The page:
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Will of Patrick Wade
This is the last Will and Testament of me, Patrick Wade, of Flatrock in the Electoral District of Saint John’s East, Fisherman.
I hereby revoke all former wills and testamentary dispositions by me at any time heretofore made and declare this to be my last will and testament.
I appoint my son, Gregory Wade, and my wife, Agnes Wade, the Executors of this my last will and testament.
I direct that all my just debts, funeral and testamentary expenses be first paid out of my estate and I desire that a suitable head stone be erected for me after my decease.
I give and bequeath to Maurice Wade the dwelling house in which I at present live with all chattels and goods therein and the barn, horses, sheep, wagons and all farming implements; this devise is on the express condition that the said Maurice Wade shall support my said wife, Agnes Wade, until her death and allow her to live with him.
I also bequeath unto the said Maurice Wade a piece of land at the east end of the said dwelling house bounded on the east by land of William Wade On the West by the said dwelling house On the north by a road and on the South by a public road.
I also bequeath unto the said Maurice Wade a piece of land at the West of the said dwelling house bounded on the East by the said dwelling house On the West by land of Maurice Wade On the North by a road and on the South by a road or Crown land.
I give, devise and bequeath my land
on the road between Torbay and Flatrock as follows:
To John Wade the adjoining piece of land bounded on the East by land hereinafter bequeathed to Gregory Wade On the West by a drain On the North by Morey’s land and on the South by a road.
To Maurice Wade land bounded on the East by the said drain On the Wsst by Crown land On the North by Morey’s land and on the South by the said road.
I give and bequeath my land at Herring Cove to Maurice and John as follows:
To Maurice Wade that portion bounded on the East by a road going through the said land On the West by a river On the North by William Wade’s land and on the South by land hereinafter bequeathed to John Wade.
To John Wade the other half
of said land.
I bequeath the sum of Four hundred dollars (400.00) to be paid to my said wife, Agnes Wade.
I desire that the sum of Twenty dollars (20.00) shall be paid for masses for the repose of my soul.
I give, devise and bequeath to my son James Wade, the meadow known as Waterman’s land, to the North East of my dwelling house.
I give to my son Michael Wade the sum of Twenty dollars (20.00).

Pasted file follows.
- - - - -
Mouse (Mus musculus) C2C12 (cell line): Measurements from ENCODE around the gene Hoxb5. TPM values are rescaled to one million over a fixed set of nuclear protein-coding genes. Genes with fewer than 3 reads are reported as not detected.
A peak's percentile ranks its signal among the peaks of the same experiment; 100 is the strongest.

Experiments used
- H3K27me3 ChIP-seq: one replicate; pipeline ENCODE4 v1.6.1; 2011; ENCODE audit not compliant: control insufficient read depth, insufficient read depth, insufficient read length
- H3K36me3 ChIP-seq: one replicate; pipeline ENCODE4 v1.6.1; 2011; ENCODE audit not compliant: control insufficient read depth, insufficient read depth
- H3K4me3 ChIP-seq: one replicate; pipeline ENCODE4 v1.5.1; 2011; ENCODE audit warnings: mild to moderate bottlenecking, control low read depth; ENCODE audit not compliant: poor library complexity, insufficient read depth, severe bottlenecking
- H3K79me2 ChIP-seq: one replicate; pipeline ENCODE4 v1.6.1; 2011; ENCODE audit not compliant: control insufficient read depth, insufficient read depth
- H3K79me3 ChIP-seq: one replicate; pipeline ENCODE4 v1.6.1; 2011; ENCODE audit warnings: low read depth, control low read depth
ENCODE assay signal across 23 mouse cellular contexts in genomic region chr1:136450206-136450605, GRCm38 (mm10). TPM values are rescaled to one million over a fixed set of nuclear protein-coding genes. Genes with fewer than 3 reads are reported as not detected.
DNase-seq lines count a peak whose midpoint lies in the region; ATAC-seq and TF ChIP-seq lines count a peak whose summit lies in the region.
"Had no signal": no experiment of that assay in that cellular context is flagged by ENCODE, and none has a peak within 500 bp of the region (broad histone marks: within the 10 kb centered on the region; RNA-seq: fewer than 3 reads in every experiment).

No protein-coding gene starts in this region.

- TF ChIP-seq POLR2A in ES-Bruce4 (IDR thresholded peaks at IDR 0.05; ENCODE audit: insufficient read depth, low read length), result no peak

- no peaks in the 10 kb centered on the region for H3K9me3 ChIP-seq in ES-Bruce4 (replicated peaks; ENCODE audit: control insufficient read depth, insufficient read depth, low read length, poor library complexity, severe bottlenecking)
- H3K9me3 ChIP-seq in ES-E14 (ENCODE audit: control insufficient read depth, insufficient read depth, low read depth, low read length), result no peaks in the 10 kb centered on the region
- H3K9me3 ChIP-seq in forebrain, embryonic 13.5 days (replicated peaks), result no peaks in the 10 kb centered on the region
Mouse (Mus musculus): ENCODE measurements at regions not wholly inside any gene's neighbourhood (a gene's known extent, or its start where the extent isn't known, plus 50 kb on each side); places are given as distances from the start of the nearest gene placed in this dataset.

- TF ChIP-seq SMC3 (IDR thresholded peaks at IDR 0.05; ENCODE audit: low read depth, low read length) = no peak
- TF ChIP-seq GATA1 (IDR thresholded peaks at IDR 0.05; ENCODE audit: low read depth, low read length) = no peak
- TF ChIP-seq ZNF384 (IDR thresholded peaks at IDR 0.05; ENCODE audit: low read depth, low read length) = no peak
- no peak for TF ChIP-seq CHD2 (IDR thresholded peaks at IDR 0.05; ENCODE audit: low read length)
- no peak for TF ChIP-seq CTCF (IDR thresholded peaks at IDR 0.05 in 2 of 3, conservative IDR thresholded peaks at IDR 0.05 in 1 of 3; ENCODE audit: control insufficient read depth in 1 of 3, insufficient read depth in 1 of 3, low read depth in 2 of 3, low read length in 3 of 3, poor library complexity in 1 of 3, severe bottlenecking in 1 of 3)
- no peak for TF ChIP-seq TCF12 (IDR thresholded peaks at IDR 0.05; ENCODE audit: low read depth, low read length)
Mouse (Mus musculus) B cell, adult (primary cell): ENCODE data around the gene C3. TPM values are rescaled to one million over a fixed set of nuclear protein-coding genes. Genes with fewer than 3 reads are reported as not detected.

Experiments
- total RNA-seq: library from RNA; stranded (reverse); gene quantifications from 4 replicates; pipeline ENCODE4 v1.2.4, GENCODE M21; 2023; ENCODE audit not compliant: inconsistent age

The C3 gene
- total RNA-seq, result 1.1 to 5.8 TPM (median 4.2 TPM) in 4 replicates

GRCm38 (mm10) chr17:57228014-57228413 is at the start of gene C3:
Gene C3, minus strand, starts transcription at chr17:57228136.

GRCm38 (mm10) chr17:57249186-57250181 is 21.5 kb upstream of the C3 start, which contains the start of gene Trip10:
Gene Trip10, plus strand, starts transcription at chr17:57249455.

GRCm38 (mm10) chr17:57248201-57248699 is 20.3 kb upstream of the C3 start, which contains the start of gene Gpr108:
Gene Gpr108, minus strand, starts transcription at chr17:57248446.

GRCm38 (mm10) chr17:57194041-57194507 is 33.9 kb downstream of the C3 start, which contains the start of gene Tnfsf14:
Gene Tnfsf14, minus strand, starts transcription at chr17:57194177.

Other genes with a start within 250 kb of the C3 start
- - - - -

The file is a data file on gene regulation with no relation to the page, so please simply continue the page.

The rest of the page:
I give all my water side premises and all my fishery outfit and gear to my three sons, Michael, Gregory and Maurice, to be equally divided between them.
My second trap (my old one) I give to John and James.
IN WITNESS WHEREOF I have hereunto subscribed my hand at Saint John’s in the Island of Newfoundland, this twelfth day of October in the year of Our Lord One thousand nine hundred and twenty three.
This is a codicil to my last will and testament dated at St. John’s this twelfth day of October in the year of Our Lord One thousand nine hundred and twenty three.
I give, devise and bequeath to my son, Maurice Wade, the land on which my barn is built the said land being bounded as follows:
On the East by land of William Wade On the West by a road going to the water On the North by a road near
a bank and on the South by a road.
(Listed in the margin next to this will the following)
Note: The wills in those will books are NOT actual wills. They are either hand-written copies or in later years typed copies of a, "last will and testament," written or typed by the court clerk, after the death of the testator, when the executor presented them to the court for probate. The court clerk didn't list the signatures at the bottom, he (or she) just put them in the book in whatever order they were in, on the original document, no spacing most of the time, no punctuation and also no paragraphs. The originals were kept by the executor.
We who have typed these wills, have made every effort to include all the errors that were on the microfilm, in order to avoid destroying the integrity of the originals, where ever they may be. However, in some of the very long wills, we have tried to insert paragraphs to make it easier for the researcher to read the document.
Page Contributed by Judy Benson & Ivy F. Benoit
Page Revised by Ivy F. Benoit (Wednesday February 20, 2013)
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